Not out of the Woods Yet for Tiger’s DUI Charge

Posted by on Sep 3, 2017 in Criminal Defense | 0 comments

There is probably no celebrity out there who fell from grace so fast and hard than 41-year-old golfer Tiger Woods. Once championed as one of the greatest golfers every, it all went downhill in 2009 with the career-crippling infidelity scandal. This lead to billions in losses from shareholders and advertisers pulling out of the Woods brand and a divorce from his wife Erin in August of 2010. America thought that we had seen the last of Tiger, but he is back in the news again for a DUI charge he accumulated in May of 2017. 

At around 3 AM Woods was arrested just outside of Jupiter, Florida for driving while under the influence. Police say he was asleep at the wheel when they had found him and was stopping an entire lane of traffic. Besides the sex scandal of 2009 Woods criminal record is clean. Well, besides the blemish in late 2009 when he crashed his Cadillac into a tree and fire hydrant at his residence. Tiger defended his reckless driving this past May by saying that he had an “unexpected reaction” to some prescribed medication he was taking. An arraignment was scheduled on August 9th, but Woods skipped it. His attorney released a not guilty plea, and Tiger has agreed to enroll into a DUI offender first-time program before appearing before a second arraignment on October 25th. If the golfer had pleaded guilty during the first arraignment, he would have had to pay a fine of $250, perform 50 hours of community service and attend numerous classes on DUI prevention. He would also be subject to spontaneous drug and alcohol tests during a short probation-like period, but instead, Woods chose to fight his charges. In an interview with ESPN Tiger said that he hopes to continue golfing again after this situation is resolved. However, he doesn’t know what the future holds for him. He’s been out of the game for a while and recently underwent back surgery so a DUI charge might just be the least of his worries.

It is understandable to feel like one shouldn’t be charged with a DUI if other factors were at play. In Tiger’s case, the effects of his prescription medicine should have been stressed throughout his proceedings more. The DUI attorneys of Flaherty Defense Firm state that the normal punishment for a first-time DUI defense is up to six months in jail. This sentence is a little harsh and of course can be appropriately combated with the right legal help as Tiger is doing.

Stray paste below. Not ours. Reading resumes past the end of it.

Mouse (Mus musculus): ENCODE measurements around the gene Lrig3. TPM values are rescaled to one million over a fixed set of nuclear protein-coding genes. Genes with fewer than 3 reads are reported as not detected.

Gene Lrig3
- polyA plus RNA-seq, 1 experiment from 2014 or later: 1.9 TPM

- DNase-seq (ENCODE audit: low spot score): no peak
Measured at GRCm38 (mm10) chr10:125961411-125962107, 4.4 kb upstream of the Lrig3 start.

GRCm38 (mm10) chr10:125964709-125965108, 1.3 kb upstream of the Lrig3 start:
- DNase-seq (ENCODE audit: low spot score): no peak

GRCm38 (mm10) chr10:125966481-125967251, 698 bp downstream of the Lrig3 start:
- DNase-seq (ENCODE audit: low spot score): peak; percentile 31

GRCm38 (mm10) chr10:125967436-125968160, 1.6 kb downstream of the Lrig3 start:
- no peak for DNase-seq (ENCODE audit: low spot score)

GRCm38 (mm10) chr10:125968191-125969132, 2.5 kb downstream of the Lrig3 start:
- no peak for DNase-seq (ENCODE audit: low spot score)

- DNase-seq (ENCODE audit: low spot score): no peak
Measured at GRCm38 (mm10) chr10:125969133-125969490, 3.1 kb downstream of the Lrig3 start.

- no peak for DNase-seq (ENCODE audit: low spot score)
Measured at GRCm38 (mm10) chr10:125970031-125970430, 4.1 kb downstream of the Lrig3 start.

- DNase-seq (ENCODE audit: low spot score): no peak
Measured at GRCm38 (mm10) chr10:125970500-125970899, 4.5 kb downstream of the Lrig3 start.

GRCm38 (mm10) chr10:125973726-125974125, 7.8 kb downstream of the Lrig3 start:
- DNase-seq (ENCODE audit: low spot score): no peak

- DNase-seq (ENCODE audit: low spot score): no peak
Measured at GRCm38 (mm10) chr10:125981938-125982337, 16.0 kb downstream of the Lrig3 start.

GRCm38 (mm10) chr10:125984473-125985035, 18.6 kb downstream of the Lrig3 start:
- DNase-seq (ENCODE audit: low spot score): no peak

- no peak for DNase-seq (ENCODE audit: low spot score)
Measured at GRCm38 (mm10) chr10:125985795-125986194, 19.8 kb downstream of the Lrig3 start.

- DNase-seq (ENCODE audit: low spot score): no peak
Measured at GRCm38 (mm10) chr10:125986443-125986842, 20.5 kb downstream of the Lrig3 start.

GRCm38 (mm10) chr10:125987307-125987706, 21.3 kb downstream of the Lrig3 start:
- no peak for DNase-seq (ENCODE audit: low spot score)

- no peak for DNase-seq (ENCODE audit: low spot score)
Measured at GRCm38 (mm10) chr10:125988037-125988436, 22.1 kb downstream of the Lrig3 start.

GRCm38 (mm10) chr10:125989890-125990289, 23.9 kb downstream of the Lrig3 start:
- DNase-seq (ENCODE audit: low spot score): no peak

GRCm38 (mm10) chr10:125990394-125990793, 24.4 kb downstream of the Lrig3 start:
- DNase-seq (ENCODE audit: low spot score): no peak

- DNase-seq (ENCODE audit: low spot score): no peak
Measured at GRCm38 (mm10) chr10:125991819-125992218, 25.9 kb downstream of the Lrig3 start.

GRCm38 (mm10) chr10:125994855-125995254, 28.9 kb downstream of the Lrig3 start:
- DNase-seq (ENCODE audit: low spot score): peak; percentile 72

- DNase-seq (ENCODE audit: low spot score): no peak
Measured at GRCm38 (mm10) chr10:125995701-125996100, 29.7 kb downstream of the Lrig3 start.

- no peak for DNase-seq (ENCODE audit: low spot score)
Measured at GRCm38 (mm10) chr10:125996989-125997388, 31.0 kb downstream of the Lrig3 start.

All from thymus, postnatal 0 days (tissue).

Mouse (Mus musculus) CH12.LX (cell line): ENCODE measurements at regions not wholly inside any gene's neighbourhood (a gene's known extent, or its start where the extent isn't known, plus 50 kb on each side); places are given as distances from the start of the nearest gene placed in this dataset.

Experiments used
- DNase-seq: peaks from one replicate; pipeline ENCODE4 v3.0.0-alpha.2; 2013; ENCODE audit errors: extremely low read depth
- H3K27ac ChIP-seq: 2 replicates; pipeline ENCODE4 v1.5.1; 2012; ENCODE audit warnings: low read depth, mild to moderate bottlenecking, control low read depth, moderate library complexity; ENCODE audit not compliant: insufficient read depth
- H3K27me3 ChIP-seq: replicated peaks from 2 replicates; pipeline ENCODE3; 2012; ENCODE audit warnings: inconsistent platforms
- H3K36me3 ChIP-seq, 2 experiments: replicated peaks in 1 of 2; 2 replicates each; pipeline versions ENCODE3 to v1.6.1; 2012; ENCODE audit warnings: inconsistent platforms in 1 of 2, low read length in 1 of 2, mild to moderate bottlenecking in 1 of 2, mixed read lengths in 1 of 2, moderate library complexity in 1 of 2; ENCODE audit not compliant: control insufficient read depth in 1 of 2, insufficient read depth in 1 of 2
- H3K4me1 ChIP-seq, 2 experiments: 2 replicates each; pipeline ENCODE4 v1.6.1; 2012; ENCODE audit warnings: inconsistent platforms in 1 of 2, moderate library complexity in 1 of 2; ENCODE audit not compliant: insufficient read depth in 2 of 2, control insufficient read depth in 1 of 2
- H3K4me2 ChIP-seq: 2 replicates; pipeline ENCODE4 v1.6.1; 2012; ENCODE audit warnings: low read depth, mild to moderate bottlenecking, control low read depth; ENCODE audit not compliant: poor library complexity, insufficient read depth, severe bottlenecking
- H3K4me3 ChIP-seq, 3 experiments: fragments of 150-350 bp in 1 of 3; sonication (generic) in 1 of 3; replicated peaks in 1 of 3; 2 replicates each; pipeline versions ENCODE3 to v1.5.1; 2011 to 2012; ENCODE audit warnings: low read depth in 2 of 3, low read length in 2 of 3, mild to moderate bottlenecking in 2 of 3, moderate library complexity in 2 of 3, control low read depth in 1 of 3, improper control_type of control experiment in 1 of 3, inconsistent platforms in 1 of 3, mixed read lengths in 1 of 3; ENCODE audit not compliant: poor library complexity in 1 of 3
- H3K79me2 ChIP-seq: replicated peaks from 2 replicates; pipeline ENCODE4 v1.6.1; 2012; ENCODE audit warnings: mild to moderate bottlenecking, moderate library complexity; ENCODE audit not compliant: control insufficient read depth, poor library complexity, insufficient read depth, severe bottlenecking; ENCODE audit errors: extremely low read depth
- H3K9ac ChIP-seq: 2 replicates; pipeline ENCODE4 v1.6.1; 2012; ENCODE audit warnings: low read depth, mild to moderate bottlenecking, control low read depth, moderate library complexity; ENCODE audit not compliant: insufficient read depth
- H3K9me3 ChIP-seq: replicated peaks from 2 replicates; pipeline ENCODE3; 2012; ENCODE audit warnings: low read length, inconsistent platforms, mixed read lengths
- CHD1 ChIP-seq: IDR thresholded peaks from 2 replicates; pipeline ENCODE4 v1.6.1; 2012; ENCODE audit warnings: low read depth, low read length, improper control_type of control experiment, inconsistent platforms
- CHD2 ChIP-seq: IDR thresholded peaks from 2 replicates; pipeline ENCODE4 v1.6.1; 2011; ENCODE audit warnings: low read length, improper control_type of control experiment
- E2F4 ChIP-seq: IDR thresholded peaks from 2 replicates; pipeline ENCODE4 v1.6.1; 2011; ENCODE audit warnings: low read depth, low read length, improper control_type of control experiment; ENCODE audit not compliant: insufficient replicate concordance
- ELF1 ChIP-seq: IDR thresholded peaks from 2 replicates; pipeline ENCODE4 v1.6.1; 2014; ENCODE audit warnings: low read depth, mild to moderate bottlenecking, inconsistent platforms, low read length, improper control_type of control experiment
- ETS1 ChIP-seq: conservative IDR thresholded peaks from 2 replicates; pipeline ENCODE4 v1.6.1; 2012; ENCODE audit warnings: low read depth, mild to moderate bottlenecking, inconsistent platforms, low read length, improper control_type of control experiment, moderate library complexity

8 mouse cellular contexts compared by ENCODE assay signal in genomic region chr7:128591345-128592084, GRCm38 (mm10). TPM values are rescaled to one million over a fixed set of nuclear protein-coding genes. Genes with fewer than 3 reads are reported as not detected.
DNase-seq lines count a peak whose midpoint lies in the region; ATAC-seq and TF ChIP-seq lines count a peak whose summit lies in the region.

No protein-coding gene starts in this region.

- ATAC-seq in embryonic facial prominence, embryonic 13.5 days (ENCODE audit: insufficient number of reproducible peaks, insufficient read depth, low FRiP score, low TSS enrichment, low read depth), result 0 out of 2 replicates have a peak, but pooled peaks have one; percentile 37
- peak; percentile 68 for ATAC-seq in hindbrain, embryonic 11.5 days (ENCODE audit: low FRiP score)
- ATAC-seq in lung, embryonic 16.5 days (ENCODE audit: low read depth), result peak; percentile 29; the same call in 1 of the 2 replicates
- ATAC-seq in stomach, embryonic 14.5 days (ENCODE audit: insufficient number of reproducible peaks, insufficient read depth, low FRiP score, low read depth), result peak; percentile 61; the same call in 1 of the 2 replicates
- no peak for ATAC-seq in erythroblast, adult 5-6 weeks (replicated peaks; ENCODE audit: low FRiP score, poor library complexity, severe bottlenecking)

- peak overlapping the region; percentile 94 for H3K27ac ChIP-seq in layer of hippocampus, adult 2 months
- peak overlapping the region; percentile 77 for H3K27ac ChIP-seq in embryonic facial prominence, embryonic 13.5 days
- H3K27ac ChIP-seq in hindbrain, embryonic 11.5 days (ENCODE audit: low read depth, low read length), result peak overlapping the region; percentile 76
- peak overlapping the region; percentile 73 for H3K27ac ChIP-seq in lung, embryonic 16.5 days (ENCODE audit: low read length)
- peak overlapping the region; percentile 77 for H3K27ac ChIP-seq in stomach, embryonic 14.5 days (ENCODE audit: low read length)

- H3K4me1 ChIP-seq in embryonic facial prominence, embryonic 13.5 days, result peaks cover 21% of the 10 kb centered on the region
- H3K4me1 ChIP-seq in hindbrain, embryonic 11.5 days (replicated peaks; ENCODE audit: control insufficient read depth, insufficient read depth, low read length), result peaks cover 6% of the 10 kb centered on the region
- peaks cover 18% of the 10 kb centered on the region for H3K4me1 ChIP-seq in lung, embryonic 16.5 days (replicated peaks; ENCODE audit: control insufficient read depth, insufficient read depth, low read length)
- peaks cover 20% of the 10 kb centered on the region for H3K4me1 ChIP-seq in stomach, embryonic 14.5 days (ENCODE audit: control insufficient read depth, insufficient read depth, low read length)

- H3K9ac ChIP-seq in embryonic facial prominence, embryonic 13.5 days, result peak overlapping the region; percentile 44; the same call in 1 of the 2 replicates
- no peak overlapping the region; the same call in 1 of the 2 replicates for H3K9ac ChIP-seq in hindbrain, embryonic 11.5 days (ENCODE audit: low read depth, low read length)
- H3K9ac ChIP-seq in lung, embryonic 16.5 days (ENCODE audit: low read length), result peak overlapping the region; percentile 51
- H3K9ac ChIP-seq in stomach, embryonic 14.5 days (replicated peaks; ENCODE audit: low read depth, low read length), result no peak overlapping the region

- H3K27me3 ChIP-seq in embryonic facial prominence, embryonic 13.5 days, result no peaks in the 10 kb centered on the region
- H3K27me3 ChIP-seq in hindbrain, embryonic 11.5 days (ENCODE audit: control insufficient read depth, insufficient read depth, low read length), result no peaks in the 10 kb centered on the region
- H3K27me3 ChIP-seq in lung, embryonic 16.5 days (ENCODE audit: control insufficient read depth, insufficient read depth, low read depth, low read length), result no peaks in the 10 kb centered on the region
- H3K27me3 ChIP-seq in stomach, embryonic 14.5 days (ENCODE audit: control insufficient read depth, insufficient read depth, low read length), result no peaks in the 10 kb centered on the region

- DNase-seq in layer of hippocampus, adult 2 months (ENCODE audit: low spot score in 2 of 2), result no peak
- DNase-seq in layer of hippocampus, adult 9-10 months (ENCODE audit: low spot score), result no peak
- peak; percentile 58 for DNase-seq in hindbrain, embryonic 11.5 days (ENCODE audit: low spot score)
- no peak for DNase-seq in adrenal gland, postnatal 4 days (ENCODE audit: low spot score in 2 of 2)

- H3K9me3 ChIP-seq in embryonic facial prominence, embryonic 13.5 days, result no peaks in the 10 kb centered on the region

Whenever a celebrity messes up, they have the unfortunate reality of having even their most minute faults broadcasted of everyone to see. While some of these missteps are serious crimes requiring punishments more often than not a celebrity slips up like every other person. Everyone deserves proper legal representation before the law or else we would all slip through the cracks.

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Lewd and Lascivious Conduct

Posted by on Jun 5, 2017 in Criminal Defense | 0 comments

The crime of lewd and lascivious conduct with a child involves more than the simple exposure of one’s genitalia; it tends to fall short of full sexual assault of a child. Prior to the passing of lewd and lascivious conduct statutes, perpetrators of this crime were charged with attempted sexual assault. Thus, to protect minors, more and more states, over the years, started passing laws that prohibit any form of sexual contact between adults and children. In Florida, Idaho and some other states, lewd and lascivious conduct is also used to refer to sexual contact charges. In other states this same offense is used interchangeably with indecency with a child or indecent contact with a child.

For a person to be charged with lewd conduct with a child, the following elements should be present:

  • The victim is a minor. State statutes differ with regard to who may be considered a minor and who is no longer considered as a minor. In some states, like Idaho, for one, a minor or a child is any person under the age of 16; in other states, like Texas, a minor is person who is under the age of 17.